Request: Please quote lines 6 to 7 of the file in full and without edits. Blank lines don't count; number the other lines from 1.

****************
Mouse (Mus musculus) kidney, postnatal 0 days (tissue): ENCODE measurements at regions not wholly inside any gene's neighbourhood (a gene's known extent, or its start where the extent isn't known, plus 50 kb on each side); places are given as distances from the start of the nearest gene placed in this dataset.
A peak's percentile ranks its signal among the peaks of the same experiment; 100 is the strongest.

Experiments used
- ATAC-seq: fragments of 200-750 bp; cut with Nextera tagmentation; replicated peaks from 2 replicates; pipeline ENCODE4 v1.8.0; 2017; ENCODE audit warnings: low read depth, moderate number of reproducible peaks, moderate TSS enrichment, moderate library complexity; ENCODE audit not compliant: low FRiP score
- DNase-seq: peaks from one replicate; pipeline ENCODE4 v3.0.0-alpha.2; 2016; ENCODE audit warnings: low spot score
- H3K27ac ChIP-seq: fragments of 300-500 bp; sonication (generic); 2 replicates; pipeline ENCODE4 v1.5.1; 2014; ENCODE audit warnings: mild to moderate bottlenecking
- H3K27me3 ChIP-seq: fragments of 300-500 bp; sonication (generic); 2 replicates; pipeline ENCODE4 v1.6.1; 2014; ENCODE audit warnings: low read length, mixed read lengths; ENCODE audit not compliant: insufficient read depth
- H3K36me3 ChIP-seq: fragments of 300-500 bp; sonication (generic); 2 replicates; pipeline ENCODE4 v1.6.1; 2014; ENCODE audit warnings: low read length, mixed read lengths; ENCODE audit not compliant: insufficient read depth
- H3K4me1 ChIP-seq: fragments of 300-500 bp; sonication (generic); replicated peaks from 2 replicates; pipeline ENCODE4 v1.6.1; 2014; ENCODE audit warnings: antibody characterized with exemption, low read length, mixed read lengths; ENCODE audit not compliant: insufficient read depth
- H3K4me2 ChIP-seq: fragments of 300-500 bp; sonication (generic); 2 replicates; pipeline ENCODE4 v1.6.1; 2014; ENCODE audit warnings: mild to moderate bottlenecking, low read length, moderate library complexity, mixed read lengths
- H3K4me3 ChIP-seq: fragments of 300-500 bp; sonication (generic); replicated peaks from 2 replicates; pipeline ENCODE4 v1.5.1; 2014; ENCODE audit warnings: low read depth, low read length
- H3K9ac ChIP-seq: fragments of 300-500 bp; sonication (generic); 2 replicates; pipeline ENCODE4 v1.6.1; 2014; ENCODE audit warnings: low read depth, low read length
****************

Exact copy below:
- H3K27ac ChIP-seq: fragments of 300-500 bp; sonication (generic); 2 replicates; pipeline ENCODE4 v1.5.1; 2014; ENCODE audit warnings: mild to moderate bottlenecking
- H3K27me3 ChIP-seq: fragments of 300-500 bp; sonication (generic); 2 replicates; pipeline ENCODE4 v1.6.1; 2014; ENCODE audit warnings: low read length, mixed read lengths; ENCODE audit not compliant: insufficient read depth